GUY RAZ, host:
If you've ever seen the 1955 film "The Night of the Hunter," you'll have come across one of the most psychopathic characters in movie history. Robert Mitchum plays the serial killer Reverend Harry Powell.
The basic story is that Powell's looking for a hidden stash of money. And over the course of the film, we watch as he takes pleasure in the suffering and fear of others.
(Soundbite of movie, "The Night of the Hunter")
Mr. ROBERT MITCHUM (Actor): (as Reverend Harry Powell) I can hear you whispering, children, so I know you're down there. I can feel myself getting awful mad. I'm out of patience, children. I'm coming to find you now.
RAZ: That scene never gets any less creepy. Anyway, scientists may now have a better understanding for what motivates psychopaths. It was long thought that they lack the certain brain function, the one that enables empathy, for example. But it turns out, psychopathic behavior may be tied to the brain's reward system, the same one that causes addiction.
That study has just been published in the journal Nature Neuroscience and one of the authors is Josh Buckholtz. He's a graduate student in neuroscience at Vanderbilt University and he joins me from Nashville.
Welcome to the program.
Mr. JOSH BUCKHOLTZ (Graduate Student, Vanderbilt University): Thank you, Guy.
RAZ: So, describe the difference between the brain of a psychopathic person and a normal person.
Mr. BUCKHOLTZ: We can think of psychopathy as a personality disorder. It's a collection of related traits. There's this emotional and interpersonal dimension. They've been superficial and they lack fear, they lack empathy. And they also exhibit profound socially deviant behavior. They're impulsive. They need excitement. They have poor behavioral controls.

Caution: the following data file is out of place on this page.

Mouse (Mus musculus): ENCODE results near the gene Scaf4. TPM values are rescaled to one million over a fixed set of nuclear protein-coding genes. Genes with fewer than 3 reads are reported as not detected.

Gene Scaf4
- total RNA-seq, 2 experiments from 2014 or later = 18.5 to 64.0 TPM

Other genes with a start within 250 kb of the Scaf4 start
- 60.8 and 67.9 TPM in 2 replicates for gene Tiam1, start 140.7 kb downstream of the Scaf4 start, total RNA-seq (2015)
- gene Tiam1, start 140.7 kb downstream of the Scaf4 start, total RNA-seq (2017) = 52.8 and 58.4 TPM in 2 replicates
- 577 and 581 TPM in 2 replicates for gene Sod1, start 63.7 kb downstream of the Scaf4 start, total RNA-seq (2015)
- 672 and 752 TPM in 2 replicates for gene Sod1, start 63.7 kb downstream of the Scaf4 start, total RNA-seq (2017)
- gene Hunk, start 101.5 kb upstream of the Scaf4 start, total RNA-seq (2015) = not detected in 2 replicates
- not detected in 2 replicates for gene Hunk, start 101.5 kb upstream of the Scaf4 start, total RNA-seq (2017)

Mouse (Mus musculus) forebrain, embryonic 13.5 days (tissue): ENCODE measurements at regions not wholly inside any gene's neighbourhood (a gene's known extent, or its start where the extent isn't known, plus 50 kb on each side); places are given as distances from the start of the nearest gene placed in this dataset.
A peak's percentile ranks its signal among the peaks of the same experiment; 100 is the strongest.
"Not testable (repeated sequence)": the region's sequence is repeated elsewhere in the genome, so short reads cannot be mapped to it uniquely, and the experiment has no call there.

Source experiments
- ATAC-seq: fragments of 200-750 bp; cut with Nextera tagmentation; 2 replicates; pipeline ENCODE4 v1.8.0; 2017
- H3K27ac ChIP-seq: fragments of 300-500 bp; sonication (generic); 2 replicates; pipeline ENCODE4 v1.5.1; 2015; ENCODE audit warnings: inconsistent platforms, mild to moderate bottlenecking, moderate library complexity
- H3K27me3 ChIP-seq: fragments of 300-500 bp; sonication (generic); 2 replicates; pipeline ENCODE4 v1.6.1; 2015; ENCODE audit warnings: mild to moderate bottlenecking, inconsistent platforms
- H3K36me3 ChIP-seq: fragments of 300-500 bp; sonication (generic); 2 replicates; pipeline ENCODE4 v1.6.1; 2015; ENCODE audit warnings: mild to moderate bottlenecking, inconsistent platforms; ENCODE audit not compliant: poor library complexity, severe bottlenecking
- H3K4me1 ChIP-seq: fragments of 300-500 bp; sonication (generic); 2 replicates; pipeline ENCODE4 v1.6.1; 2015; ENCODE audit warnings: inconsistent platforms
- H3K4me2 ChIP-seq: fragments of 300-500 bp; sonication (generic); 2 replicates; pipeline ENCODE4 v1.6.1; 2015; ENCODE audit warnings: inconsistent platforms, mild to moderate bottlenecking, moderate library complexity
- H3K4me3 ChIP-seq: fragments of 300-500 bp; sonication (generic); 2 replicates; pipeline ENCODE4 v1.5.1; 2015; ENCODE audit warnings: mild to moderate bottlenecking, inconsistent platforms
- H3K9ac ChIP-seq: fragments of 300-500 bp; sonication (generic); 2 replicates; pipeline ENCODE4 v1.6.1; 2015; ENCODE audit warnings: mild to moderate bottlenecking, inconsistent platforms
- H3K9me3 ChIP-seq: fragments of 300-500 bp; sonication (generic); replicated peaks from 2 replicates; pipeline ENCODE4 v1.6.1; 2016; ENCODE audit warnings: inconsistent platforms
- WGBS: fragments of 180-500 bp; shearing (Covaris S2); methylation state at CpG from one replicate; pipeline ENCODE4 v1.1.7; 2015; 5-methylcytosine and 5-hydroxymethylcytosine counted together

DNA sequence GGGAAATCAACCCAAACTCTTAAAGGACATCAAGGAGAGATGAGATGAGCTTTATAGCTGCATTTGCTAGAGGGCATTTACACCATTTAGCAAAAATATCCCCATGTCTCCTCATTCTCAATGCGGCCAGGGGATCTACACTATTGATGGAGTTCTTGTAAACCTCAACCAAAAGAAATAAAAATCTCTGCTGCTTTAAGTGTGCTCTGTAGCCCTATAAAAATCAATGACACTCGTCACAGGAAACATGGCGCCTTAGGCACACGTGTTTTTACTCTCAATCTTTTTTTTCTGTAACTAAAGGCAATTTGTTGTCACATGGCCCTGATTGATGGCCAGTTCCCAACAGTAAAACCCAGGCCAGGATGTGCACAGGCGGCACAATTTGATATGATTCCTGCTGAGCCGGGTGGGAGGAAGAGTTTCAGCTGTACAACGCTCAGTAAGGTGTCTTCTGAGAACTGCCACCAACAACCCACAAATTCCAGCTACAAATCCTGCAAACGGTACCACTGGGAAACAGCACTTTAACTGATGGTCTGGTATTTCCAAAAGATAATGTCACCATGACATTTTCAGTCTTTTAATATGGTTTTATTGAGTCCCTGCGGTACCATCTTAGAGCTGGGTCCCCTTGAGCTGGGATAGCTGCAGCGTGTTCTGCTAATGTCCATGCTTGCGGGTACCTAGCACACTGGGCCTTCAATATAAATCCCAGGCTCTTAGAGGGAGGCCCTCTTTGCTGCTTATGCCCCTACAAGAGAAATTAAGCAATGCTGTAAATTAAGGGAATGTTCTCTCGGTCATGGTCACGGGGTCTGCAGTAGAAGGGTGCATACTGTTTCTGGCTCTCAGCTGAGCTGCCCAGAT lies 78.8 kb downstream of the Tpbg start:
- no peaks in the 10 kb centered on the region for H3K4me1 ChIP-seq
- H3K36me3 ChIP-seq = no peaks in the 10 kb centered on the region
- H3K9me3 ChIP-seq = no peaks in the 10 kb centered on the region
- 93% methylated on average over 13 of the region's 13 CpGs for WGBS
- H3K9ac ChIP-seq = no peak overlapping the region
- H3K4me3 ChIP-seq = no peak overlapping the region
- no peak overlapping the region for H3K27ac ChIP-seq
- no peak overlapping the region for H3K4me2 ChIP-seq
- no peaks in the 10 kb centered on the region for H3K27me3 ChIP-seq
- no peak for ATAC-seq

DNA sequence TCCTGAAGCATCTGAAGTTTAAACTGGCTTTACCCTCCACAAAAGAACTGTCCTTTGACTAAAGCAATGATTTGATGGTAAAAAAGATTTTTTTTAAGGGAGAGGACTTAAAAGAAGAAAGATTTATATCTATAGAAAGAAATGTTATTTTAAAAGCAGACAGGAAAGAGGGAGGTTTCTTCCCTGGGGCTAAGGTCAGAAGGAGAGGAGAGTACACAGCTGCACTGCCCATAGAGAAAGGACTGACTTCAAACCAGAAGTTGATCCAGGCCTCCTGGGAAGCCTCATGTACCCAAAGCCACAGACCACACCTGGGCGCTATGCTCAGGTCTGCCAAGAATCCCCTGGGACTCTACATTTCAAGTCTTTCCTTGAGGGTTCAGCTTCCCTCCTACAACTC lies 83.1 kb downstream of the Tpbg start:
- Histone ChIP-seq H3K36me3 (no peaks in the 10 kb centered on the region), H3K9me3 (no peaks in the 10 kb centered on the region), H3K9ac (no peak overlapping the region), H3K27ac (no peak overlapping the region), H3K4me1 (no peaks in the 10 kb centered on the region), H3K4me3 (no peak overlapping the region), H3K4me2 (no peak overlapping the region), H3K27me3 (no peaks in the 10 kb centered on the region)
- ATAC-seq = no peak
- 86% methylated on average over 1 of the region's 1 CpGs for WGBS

And what prior research has shown is that psychopaths have changes in their brain in regions, like the amygdala and the orbital frontal cortex that are involved in generating emotional experiences. And it's these brain changes that are thought to underlie the first dimension, their inability to experience things like empathy or regret and remorse. So, what wasn't clear, though, is what drove them in the first place. So, we think that these changes in the brain's reward system might promote a focus on reward, on obtaining a reward, be it money or sex or status.
RAZ: Give us an example of how your research would apply to, say, a serial killer like Ted Bundy.
Mr. BUCKHOLTZ: So, what this research lets us know is that there's a new brain system that wasn't previously known to be involved in psychopathy. It's called the mesolimbic dopamine system. What the mesolimbic dopamine system is important for is organizing motivated behavior to obtain a reward.
And because we now know that this mesolimbic dopamine reward system is involved in variation in these impulsive anti-social traits, this might lead the way for future studies that target the system as a way of reducing aggression and anti-social behavior.
RAZ: Just clarify something for us, is it that you either are a psychopath or you are not a psychopath?
Mr. BUCKHOLTZ: That is an area of great debate in the field of psychopathy. Currently, it's thought that psychopathic traits operate along a continuum. So, you can measure a range of psychopathic traits. And this is important for the purposes of our study because the people in our study were community volunteers with no diagnosable psychiatric disorders.
So, the people in our study might be your Machiavellian mother-in-law, your bullying boss, your conniving co-worker, but none of these people were out there committing violent crimes. None of these people had the same level of psychopathy as an incarcerated violent criminal.
RAZ: Why is it important, from your perspective, for us to have a better understanding of this?
Mr. BUCKHOLTZ: Well, there's a very compelling economic reason and that is that crime is extremely expensive. And psychopaths commit more crime than anybody else. And so, we get to make a decision as a society about where we want to spend our money. We can invest upfront in, you know, understanding what makes a psychopath a psychopath so that we can better know how to intervene before they begin to engage in all of these very costly behaviors, or we can spend our money on incarcerating them.
RAZ: That's Josh Buckholtz. He's a graduate student in neuroscience at Vanderbilt University and he's the co-author of a new study that links the brain's reward system to violent behavior in psychopaths.
Josh Buckholtz, thanks so much.
Mr. BUCKHOLTZ: Thank you, Guy.
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